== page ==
The book is split into sections called ‘Point,’ ‘Line,’ ‘Square,’ ‘Cube,’ ‘Tesseract,’ ‘Cube,’ ‘Square,’ ‘Line,’ ‘Point.’ Numbered chapters or subsections, 1 to 14, are included across the first ‘Line’ and ‘Square.’ But chapter 9 is missing, or skipped. I kept trying to find some mathematical reason for this – 9 is a square number, of course, but it’s not the only square number in the list, and there’s nothing special about 9 in the text, that I noticed. Nor is it one of the numbers we associate with a cube. Six faces, eight vertices, but not nine of anything. So I suspect it’s actually a mistake. I might email Mark and ask him.

    I first came to know of Hinton through Rudy Rucker’s books. The fourth dimension is one of Rucker’s great interests, along with infinities, so Hinton was bound to come up. Apparently I’ve never mentioned Rucker on my site before. That’s a little surprising, but I suppose it’s a good few years since I read anything by him. I’m slightly surprised to find he’s still alive: I thought I remembered hearing of his death (and was surprised I hadn’t noted that here). Oh well, the Mandela effect, I suppose.

    Lastly, I noticed it was on the list of eligible titles for this year’s Clarke Award (and my apologies for linking to Medium). Which is odd, as it’s not really a novel of the fantastic in any way (except maybe, the slightest hint of something towards the end). But it wouldn’t be the first novel the the Clarke Award has noticed for which that is true. And Hinton wrote some SF himself, and inspired various SF writers as well as Rucker, so it kind of sits near the genre.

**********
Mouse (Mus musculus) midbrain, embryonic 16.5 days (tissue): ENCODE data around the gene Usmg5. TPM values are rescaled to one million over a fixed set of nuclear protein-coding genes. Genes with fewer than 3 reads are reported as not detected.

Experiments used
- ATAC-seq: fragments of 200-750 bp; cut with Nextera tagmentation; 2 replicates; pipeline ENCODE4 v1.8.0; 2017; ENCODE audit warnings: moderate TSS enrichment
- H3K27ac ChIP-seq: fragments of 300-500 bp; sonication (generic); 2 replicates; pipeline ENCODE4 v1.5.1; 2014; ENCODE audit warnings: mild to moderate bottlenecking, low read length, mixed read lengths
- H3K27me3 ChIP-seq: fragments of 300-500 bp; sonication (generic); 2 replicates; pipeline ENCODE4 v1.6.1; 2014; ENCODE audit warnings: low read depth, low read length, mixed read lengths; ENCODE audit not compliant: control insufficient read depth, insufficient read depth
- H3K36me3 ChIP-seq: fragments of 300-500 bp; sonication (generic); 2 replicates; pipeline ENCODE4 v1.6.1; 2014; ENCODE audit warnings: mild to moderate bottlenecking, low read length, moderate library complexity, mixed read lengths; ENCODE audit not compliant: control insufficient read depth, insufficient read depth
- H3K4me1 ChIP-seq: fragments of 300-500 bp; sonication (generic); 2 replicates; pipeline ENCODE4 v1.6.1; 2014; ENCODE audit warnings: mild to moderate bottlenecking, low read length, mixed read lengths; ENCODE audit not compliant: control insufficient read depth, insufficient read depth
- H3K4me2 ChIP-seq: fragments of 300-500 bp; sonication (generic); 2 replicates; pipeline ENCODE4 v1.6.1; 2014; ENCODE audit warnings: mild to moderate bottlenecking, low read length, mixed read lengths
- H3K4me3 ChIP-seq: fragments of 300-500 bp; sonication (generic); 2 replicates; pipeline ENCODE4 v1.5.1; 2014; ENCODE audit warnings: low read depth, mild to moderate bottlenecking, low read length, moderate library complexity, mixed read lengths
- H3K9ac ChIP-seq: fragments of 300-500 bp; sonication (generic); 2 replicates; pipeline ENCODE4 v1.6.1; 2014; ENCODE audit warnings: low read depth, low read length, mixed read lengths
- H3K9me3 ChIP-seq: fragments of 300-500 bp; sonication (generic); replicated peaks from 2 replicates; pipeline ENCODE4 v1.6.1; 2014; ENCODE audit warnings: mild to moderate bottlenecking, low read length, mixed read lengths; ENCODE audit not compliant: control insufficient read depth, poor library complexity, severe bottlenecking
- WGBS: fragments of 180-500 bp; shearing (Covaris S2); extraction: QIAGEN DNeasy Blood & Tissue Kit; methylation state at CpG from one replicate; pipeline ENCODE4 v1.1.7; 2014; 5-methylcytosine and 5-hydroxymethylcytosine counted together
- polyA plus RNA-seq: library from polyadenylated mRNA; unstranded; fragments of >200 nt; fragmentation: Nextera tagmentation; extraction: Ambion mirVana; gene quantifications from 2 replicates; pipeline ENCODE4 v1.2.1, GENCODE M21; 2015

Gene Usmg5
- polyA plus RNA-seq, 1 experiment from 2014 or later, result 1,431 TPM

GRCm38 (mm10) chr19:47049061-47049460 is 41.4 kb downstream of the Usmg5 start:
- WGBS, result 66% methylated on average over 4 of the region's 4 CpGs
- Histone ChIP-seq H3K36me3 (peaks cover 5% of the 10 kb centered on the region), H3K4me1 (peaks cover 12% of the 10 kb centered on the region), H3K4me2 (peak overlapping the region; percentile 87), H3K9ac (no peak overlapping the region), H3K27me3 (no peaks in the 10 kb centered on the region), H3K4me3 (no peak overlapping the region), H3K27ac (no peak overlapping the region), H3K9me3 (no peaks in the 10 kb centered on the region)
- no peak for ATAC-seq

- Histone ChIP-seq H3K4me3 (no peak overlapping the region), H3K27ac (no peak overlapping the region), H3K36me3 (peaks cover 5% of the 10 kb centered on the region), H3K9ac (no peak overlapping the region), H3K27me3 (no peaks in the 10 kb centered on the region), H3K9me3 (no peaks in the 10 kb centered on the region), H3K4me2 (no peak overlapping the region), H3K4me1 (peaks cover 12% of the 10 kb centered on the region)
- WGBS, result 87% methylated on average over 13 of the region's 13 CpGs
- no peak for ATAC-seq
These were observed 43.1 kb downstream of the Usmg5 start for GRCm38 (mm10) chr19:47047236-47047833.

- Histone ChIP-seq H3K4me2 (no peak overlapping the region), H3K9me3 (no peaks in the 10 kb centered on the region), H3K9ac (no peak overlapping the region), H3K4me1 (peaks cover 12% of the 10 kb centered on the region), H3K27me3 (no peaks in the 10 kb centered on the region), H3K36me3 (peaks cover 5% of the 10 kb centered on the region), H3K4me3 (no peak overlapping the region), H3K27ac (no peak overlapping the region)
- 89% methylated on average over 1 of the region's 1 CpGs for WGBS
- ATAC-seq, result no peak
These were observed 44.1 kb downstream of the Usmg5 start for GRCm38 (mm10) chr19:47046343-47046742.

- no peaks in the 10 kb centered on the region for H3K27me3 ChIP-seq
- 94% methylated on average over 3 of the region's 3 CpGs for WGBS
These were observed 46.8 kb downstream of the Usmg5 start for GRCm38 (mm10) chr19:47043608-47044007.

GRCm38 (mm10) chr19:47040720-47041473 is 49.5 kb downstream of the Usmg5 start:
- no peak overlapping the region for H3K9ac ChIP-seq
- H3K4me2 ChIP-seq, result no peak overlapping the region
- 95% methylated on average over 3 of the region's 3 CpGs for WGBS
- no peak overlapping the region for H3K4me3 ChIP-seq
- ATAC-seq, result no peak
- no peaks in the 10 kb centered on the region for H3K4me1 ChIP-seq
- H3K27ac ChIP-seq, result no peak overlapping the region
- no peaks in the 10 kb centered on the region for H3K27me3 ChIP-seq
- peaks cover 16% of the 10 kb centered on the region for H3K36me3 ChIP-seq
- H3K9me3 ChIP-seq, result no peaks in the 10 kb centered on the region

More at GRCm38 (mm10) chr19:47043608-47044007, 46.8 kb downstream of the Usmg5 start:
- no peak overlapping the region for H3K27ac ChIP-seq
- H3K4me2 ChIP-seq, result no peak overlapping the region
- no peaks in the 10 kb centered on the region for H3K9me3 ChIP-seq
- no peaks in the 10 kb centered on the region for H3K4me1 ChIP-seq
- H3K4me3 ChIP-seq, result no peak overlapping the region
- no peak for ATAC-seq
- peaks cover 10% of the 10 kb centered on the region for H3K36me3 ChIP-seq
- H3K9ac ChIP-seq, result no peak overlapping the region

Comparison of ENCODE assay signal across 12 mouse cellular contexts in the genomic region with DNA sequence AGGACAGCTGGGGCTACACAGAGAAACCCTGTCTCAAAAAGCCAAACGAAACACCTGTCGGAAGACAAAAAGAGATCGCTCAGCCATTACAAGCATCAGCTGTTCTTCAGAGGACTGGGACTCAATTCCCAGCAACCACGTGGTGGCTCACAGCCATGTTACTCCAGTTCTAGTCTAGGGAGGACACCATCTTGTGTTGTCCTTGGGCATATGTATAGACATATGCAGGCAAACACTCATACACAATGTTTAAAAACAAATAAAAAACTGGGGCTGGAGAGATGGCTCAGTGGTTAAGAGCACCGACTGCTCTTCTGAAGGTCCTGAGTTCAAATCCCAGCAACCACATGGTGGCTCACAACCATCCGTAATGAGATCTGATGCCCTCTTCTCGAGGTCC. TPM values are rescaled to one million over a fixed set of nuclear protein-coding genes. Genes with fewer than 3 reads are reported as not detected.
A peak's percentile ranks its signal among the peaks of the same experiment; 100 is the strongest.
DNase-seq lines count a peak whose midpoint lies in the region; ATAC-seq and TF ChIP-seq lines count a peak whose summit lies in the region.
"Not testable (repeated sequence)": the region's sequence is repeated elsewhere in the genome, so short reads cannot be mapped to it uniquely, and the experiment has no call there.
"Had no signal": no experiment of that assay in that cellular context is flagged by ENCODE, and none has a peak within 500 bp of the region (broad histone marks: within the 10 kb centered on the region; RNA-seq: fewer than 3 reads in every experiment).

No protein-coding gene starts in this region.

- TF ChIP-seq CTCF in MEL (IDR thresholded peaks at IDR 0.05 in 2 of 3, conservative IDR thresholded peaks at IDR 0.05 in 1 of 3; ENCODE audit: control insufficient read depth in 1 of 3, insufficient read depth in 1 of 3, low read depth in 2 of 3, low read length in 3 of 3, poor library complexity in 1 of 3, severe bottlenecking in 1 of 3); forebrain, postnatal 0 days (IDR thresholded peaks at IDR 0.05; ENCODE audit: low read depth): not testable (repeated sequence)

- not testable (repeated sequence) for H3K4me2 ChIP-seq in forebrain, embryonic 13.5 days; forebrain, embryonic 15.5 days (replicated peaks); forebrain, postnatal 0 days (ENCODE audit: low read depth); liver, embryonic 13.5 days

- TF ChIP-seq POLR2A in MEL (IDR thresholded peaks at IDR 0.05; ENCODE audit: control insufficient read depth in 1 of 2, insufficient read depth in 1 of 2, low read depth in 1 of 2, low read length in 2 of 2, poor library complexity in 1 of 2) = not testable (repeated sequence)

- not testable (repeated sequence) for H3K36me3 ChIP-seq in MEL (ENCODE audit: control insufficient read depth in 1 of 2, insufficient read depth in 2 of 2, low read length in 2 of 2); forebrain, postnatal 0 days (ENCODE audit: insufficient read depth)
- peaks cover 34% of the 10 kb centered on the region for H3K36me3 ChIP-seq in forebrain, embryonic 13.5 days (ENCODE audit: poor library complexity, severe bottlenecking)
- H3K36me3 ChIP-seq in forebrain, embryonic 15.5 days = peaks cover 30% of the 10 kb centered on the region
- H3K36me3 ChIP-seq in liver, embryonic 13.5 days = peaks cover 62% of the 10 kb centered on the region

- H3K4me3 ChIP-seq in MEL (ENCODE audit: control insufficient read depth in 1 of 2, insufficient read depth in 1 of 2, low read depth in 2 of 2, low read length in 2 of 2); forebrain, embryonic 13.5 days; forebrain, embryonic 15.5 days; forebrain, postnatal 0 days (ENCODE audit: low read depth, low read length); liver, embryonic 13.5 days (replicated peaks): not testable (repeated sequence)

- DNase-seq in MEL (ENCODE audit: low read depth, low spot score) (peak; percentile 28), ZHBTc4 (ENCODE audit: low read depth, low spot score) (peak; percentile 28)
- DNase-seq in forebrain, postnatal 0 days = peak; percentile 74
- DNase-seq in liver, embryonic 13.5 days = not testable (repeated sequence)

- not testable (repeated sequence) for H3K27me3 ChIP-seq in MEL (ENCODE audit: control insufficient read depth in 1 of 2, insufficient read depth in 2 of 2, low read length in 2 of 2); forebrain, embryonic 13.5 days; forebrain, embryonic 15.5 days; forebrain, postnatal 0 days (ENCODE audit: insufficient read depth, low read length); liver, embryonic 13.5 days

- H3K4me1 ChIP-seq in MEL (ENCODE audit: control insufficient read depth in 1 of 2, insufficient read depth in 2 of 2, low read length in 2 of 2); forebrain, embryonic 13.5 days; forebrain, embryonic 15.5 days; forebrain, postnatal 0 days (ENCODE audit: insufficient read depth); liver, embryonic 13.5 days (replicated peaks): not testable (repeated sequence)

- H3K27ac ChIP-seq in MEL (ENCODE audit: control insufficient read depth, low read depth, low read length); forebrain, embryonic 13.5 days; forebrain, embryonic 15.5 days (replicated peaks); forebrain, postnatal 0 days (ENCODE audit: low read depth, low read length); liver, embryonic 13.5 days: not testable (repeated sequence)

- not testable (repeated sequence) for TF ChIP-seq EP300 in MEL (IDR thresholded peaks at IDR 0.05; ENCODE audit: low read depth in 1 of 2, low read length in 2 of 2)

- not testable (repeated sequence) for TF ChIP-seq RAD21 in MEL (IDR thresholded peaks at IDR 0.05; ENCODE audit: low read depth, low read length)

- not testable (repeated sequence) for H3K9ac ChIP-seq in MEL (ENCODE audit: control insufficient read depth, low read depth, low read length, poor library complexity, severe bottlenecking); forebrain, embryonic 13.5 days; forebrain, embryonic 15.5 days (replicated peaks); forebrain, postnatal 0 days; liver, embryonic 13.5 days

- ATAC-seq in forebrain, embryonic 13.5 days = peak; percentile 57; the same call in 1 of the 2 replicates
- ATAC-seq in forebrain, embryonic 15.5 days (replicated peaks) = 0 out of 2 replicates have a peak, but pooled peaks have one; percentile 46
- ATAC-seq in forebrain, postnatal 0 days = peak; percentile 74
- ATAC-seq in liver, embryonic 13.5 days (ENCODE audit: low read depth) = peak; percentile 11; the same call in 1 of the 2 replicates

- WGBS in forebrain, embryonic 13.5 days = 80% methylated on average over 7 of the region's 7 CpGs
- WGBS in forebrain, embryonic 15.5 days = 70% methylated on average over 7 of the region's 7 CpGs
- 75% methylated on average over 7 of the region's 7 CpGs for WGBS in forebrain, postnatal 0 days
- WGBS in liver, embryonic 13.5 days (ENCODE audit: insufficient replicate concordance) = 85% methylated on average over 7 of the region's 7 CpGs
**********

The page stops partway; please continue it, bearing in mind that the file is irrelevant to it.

Moon Over Soho by Ben Aaronovitch (Books 2021, 9)

    The second of Aaronovitch’s series about the division of the Metropolitan Police that deals with magical goings-on. It’s a fun romp – I laughed more often than you might expect.

    I don’t know how long ago I read the first one, Rivers of London, but I didn’t write about it here, and it must be a while, because I don’t remember much of it. Still, the backstory is handled nicely here, so I could get by fine.

    A lot of it is about jazz and jazz musicians. It’s likely to make you check out the odd track.

    Troubled Blood by Robert Galbraith (Books 2021, 7)